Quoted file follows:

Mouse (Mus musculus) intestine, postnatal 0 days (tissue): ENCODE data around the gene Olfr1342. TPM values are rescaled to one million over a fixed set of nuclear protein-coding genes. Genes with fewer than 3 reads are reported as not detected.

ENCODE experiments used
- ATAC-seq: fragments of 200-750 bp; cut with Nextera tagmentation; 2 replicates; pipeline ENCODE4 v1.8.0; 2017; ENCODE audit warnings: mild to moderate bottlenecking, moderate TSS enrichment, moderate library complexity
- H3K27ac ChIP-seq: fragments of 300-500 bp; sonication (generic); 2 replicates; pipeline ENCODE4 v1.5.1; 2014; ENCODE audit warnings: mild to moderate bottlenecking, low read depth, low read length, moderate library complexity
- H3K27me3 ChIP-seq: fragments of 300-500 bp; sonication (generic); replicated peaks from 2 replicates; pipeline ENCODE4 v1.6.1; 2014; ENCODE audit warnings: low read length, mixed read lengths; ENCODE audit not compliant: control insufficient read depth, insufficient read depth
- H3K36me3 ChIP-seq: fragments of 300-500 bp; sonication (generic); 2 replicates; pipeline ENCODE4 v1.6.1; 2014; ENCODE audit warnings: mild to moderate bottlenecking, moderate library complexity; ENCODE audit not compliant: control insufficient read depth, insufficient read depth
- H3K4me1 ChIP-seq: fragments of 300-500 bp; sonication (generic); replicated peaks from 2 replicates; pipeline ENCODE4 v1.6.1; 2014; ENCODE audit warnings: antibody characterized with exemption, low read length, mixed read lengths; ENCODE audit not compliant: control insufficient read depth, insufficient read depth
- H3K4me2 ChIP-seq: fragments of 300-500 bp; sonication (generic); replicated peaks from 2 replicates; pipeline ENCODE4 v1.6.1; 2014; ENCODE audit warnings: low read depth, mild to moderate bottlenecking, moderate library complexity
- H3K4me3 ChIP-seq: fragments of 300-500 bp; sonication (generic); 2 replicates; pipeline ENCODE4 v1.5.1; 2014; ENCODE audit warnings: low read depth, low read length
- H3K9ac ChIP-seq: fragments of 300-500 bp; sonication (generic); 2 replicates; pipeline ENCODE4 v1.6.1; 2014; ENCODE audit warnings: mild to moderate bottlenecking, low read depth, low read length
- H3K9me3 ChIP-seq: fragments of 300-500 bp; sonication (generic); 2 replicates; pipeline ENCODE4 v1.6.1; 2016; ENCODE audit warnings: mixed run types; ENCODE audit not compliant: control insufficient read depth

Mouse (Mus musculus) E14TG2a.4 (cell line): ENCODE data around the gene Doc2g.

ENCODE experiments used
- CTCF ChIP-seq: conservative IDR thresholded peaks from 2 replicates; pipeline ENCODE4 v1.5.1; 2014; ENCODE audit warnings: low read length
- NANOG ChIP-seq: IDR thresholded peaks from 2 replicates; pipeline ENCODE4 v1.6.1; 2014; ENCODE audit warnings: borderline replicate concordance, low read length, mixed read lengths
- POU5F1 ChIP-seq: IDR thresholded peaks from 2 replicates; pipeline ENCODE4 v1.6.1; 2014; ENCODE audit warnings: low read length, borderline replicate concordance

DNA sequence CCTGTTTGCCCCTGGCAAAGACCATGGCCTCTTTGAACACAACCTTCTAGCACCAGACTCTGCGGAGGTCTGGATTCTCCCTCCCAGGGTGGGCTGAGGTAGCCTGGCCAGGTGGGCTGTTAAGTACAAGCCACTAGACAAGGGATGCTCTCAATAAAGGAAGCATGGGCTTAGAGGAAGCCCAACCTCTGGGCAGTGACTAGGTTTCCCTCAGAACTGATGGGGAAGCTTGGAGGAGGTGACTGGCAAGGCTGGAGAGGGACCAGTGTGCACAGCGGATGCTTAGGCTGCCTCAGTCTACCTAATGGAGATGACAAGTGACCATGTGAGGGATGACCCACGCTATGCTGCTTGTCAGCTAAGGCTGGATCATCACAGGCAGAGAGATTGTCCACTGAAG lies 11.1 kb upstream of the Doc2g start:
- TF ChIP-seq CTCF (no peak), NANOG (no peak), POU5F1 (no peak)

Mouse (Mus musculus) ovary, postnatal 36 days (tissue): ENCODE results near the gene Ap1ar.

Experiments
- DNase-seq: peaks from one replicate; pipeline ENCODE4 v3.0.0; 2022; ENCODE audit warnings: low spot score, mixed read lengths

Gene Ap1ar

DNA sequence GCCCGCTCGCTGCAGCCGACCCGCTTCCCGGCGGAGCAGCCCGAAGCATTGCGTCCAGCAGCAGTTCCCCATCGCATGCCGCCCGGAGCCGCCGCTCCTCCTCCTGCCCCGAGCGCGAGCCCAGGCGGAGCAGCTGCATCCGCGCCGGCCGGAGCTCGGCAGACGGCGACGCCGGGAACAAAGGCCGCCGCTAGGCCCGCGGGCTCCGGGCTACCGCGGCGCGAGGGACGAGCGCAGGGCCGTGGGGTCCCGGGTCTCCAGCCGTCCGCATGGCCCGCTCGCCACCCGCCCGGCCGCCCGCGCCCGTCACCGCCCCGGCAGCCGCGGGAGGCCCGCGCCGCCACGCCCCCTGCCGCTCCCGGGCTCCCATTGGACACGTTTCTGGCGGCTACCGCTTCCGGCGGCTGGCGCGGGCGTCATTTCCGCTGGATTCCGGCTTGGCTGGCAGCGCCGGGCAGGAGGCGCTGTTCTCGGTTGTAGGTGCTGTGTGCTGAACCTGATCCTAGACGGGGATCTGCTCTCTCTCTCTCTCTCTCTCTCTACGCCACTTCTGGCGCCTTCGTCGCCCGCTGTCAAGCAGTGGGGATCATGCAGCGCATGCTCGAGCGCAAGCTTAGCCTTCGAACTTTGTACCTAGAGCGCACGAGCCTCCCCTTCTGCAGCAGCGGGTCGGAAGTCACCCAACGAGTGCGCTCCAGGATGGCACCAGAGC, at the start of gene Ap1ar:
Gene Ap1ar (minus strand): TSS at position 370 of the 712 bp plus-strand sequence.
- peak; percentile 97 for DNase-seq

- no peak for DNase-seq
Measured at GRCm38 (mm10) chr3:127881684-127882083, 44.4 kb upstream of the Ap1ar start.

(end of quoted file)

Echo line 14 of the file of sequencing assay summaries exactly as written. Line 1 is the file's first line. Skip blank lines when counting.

- CTCF ChIP-seq: conservative IDR thresholded peaks from 2 replicates; pipeline ENCODE4 v1.5.1; 2014; ENCODE audit warnings: low read length